|Day's Range||2,660.61 - 2,693.94|
|52 Week Range||2,352.72 - 2,872.87|
Futures rose modestly after the major stock averages fell below their 50-day lines Friday. Earnings from Google-parent Alphabet. TD Ameritrade and Halliburton are on tap Monday.
Can the major indexes reclaim key support? Can Apple hold its 200-day? Will the 10-year Treasury yield top 3%? And is Twitter a better stock than Facebook or Google-parent Alphabet?
The mid-term elections are coming, and investors would be wise to brace for the return of even more volatility in the markets,
Donald Trump , like Ronald Reagan before him, is an outside-the-beltway president. What he found could be a warning to the stock market. "Ronald Reagan had a six-month honeymoon," Acampora, director of technical research at Altaira Capital Partners, told CNBC's " Futures Now " last week.
Alphabet Inc. has adopted a new accounting standard that will result in a number of changes in its earnings results, one of which could bring the value of its investment in Uber Technologies Inc. into ...
Government bond yields climbing and a shrinking gap between short-term and long-term Treasury rates have prompted some consternation on Wall Street, driving equity prices lower as investors fret about ...
Investors will focus on equity earnings, keep an eye on rising oil prices and bond yields, while awaiting the latest tidings from the European Central Bank this week. While Germany’s 10-year Bund yield around 0.6 per cent remains below its February peak of 0.76 per cent, the US Treasury note benchmark is back above 2.90 per cent and that has some worried about a test of 3 per cent.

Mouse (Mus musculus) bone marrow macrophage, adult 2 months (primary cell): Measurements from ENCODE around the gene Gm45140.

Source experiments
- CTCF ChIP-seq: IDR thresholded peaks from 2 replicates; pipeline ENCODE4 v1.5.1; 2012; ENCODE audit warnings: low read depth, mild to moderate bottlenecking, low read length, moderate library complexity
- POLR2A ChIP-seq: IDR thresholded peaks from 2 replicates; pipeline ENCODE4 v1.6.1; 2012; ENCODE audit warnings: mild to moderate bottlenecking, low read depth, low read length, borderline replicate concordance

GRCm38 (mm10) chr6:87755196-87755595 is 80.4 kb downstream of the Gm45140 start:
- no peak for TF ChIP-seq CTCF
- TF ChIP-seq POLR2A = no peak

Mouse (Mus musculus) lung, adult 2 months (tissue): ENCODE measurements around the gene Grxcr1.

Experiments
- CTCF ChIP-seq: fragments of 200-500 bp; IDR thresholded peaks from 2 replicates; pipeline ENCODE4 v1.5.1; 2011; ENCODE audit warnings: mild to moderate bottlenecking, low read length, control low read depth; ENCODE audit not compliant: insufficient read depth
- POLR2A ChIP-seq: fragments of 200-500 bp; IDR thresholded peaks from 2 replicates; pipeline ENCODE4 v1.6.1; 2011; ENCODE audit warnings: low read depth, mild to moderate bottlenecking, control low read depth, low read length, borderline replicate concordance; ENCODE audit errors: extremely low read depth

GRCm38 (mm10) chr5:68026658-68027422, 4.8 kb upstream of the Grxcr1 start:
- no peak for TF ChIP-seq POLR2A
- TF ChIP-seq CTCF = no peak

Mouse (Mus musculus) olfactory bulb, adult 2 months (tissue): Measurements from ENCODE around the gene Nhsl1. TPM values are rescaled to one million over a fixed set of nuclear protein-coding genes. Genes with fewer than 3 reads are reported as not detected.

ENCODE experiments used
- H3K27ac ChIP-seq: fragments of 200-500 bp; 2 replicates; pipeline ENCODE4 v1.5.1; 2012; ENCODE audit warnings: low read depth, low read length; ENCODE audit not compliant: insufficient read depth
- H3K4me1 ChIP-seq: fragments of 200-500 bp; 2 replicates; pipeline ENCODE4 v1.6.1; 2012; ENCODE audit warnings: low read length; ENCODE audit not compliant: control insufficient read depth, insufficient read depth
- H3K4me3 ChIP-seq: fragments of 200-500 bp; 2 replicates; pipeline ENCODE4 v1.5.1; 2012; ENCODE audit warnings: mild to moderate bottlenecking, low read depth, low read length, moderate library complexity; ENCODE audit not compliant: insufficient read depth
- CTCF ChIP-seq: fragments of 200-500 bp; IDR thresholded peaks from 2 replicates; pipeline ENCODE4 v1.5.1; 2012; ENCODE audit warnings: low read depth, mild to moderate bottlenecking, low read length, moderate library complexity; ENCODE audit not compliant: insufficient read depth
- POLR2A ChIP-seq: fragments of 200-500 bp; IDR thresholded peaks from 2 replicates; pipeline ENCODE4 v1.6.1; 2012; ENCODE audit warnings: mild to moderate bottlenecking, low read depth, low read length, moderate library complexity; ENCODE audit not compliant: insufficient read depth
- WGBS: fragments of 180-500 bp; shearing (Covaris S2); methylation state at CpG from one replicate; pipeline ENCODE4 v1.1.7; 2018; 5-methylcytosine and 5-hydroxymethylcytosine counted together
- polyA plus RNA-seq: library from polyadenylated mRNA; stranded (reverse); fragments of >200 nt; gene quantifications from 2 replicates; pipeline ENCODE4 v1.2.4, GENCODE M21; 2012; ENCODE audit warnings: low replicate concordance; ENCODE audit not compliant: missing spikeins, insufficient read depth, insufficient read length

Interest rates should be watched carefully because a spike in rates in February helped trigger a steep break in stocks and the return of volatility. Rising rates can be bad for stocks because, at some point, higher yielding bonds can become a more attractive investment.
Bond traders agonizing over the flattening U.S. yield curve got a bit of a break last week. But with a flood of Treasury supply about to hit the market, they’ll have little time to catch their breath.
Twice a year Barron’s conducts their latest survey of 157 professional investors. Where do they think stocks or rates are headed in the next year and does the technical outlook agree? Which sectors or regions look the best and should you fade the survey results?
As large tech companies report first-quarter earnings in a flood of results during the next two weeks, they face a major test: Will they continue to post huge growth, and fuel further overall gains for ...
Mark Mobius, the 81-year-old investment guru, believes the U.S. stock market is set for a 30% correction that would essentially wipe out the gains of the last two years. The renowned fund manager, who left Franklin Templeton, the American investment house, after more than 30 years in January, said “all the indicators” point to a large fall in the S&P 500 (^GSPC) and the Dow Jones Industrial Average (^DJI) . “I can see a 30% drop,” said Mobius, who launched one of the world’s first emerging market funds.
David Winters, a veteran value investor, has a provocative idea: Index funds aren’t the dirt-cheap choice we all believe them to be.
Netflix Inc. on Monday detailed stunning growth for a tech company that has been around more than two decades, as its hefty spending on content and international expansion pays off in a big way.